• Re:bar-codes (Score:5, Insightful)

      by multisync (218450) on Thursday August 06, 2009 @09:49AM (#28971325) Journal

      It doesn't really make sense to say RFID is "very dangerous" unless you have that same fear of bar-codes.

      There is no bar code on my passport, credit card or driver's license. Even if there was, it's unlikely that person sitting at the next table with a portable bar code reader could read the bar code off my Visa card while it's in my wallet.

      • by Atzanteol (99067)
        There's a bar code on my license. And are you telling me you don't have a magnetic strip on your credit card (that's similar to a bar code)?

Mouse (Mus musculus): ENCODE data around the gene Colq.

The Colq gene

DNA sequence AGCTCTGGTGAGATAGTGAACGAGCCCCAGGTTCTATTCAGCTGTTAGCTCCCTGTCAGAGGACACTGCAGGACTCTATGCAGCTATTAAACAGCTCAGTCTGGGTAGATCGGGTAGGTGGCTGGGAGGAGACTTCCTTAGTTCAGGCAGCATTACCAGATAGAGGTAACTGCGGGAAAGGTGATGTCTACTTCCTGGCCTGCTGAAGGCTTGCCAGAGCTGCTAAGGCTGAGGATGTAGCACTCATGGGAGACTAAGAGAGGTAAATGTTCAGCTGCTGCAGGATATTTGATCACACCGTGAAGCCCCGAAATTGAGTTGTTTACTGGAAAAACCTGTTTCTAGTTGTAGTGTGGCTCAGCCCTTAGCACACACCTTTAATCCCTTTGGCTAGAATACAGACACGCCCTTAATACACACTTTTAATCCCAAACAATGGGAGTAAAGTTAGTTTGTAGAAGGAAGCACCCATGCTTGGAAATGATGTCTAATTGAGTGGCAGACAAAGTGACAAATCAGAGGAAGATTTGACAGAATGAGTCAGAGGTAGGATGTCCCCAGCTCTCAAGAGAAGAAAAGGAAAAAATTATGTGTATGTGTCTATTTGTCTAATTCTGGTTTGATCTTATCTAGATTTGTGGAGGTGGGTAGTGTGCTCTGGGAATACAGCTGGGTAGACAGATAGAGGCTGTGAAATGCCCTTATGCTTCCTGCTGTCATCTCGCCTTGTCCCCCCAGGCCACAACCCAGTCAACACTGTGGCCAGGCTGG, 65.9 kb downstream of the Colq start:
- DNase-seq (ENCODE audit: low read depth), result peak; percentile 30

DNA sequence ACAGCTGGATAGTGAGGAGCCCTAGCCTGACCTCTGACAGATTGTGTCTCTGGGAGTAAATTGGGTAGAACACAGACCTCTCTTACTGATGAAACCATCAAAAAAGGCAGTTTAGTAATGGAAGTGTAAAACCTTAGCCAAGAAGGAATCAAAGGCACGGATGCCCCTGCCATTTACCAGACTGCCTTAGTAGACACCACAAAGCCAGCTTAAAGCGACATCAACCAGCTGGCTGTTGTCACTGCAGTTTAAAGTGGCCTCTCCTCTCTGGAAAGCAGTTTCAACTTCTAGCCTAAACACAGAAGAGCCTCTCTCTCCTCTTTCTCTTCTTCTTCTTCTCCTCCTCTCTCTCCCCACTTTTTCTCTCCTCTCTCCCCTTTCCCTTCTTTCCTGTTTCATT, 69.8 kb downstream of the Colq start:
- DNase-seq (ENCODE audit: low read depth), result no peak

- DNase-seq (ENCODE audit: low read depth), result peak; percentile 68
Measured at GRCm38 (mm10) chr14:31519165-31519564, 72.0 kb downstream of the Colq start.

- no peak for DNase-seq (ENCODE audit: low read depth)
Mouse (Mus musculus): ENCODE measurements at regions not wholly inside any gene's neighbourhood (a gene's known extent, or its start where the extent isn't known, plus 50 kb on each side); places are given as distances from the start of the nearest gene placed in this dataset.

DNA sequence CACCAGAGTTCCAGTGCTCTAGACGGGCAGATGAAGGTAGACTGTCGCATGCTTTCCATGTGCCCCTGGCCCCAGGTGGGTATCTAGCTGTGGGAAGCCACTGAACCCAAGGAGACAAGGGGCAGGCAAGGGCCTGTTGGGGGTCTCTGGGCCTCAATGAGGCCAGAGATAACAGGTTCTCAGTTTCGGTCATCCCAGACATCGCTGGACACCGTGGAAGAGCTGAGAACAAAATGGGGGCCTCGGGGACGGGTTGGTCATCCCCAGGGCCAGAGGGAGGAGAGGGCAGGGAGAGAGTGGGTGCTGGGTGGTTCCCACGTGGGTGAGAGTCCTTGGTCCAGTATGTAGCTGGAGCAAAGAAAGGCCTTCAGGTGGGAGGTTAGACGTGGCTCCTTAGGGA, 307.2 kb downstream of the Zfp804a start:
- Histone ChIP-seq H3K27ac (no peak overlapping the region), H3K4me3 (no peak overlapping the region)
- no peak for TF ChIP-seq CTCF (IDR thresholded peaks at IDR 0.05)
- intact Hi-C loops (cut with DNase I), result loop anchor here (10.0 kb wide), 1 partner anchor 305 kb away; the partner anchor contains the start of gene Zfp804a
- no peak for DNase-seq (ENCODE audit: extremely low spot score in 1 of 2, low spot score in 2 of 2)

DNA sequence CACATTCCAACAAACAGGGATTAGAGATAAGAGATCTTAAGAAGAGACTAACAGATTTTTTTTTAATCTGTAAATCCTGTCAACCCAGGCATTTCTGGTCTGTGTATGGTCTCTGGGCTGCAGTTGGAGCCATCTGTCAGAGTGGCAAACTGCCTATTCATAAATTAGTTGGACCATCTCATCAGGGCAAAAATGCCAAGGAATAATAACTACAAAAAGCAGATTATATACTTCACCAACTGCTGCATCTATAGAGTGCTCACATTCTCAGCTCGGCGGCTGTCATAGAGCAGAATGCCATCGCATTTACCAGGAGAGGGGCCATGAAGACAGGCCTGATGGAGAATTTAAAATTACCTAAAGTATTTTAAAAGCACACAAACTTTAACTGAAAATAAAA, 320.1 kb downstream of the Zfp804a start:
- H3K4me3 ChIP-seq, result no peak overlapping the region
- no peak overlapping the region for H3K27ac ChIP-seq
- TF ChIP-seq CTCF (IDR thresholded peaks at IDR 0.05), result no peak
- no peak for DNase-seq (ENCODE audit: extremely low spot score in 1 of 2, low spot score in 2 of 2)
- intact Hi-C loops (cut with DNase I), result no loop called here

• by eht (8912)

        Just as a note, New York has bar codes on their driver licenses.
        http://www.instructables.com/id/Decode-Your-License/ [instructables.com]

        You're still quite correct in that they can't be read in your wallet, but that what RFID blocking wallets are for anyway.

        • Which is great until you take the card or passport out of the RFID blocking wallet. Then a RFID reader nearby can pick up the information from a distance away. On the other hand, I think I'd notice someone leaning in real close to me with a barcode scanner trying to read my card.

      • Are you kidding? There already are bar-codes on things like driver's licenses. And they can be photographed and decoded by the person sitting next to you at the bar. Where is the outrage? "very dangerous" indeed.

        • Re: (Score:3, Insightful)

          by Teun (17872)